We’re headed for empty-headedness,
the featureless amnesias of Idaho, Nebraska, Nevada,
states rich only in vowel sounds and alliteration.
We’re taking the train so we can see into the heart
of the heart of America framed in the windows’ cool
oblongs of light. We want cottages, farmhouses
with peaked roofs leashed by wood smoke to the clouds;
we want the golden broth of sunlight ladled over
ponds and meadows. We’ve never seen a meadow.
Now, we want to wade into one—up to our chins in the grassy
welter—the long reach of our vision grabbing up great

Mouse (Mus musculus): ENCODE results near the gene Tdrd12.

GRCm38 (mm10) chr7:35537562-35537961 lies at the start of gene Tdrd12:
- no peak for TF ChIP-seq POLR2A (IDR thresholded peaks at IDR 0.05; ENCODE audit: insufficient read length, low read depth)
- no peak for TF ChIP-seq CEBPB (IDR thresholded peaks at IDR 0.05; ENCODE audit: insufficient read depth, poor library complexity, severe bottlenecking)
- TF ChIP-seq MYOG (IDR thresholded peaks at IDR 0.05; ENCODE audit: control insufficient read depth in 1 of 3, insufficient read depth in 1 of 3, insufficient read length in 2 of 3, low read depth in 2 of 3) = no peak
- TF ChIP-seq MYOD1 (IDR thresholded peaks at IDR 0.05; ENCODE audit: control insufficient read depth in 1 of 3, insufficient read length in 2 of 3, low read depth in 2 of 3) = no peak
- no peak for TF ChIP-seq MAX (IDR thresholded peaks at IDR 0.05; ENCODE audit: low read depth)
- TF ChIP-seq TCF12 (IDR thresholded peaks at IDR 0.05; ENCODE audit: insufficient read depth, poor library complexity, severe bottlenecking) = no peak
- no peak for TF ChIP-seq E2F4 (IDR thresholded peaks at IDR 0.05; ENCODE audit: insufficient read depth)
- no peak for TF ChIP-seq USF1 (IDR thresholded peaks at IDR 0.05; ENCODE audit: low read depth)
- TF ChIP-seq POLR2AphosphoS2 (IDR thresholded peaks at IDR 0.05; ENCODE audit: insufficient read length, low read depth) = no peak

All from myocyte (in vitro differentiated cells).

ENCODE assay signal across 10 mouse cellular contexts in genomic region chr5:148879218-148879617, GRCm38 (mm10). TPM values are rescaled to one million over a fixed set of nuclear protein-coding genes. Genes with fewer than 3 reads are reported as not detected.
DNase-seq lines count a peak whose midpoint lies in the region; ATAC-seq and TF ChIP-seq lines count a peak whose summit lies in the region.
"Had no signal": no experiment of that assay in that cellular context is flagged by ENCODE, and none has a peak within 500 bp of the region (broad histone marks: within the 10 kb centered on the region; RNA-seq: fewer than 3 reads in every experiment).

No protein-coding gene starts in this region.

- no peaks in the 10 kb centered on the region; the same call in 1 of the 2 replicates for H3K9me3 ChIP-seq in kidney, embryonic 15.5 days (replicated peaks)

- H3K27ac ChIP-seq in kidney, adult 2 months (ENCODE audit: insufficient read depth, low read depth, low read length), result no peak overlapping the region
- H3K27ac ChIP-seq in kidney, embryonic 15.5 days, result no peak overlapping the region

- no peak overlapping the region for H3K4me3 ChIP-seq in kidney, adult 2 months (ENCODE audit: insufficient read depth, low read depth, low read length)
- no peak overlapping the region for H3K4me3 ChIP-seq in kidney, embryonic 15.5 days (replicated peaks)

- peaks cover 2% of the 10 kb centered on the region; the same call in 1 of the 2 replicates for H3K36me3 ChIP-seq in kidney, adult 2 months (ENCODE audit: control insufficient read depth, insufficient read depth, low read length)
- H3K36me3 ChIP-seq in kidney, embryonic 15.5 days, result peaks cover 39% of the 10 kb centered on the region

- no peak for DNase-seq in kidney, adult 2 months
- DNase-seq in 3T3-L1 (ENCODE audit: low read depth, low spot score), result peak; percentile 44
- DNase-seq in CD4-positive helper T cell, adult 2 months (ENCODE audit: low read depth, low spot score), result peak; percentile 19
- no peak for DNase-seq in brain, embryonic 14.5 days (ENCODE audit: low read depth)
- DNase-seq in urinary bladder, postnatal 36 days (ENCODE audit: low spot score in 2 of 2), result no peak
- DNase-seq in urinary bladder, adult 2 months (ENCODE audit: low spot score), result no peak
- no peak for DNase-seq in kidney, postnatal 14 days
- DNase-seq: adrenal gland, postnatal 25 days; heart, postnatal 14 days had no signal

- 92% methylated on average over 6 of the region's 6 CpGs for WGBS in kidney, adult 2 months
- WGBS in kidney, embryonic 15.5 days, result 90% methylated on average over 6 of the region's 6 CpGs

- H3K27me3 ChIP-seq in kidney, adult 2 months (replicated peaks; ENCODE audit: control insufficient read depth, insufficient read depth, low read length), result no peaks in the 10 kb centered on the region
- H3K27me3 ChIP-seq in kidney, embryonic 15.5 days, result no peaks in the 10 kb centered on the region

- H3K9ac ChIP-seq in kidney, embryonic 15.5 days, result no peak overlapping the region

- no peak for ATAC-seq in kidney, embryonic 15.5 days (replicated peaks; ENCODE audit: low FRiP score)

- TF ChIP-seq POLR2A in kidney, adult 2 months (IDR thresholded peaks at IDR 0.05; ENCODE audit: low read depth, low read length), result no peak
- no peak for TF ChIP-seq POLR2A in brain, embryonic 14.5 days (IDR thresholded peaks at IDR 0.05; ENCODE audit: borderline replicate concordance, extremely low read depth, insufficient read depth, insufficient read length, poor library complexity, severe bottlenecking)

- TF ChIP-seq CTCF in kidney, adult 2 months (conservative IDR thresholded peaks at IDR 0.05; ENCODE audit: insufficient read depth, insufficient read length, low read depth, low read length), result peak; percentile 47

handfuls and armloads of scenery at the clouds’
white sale, at the bargain basement giveaway
of clods and scat and cow pies. We want to feel half
of America to the left of us and half to the right, ourselves
like a spine dividing the book in two, ourselves holding
the whole great story together.
Then, suddenly, the train pulls into the station,
and the scenery begins to creep forward—the ramshackle shapes
of Main Street, a Chevy dozing at a ribbon of curb, and here is a hound
and a trolley, the street lights on their long stems, here is the little park
and the park stuff: bum on a bench, deciduous trees, a woman upholstered
in a red dress, the bus out of town sunk to its chromium bumper in shadows.
The noise of a train gathers momentum and disappears into the distance,
and there is a name strolling across the landscape in the crisply voluminous
script of the title page, as though it were a signature on the contract, as though
it were the author of this story.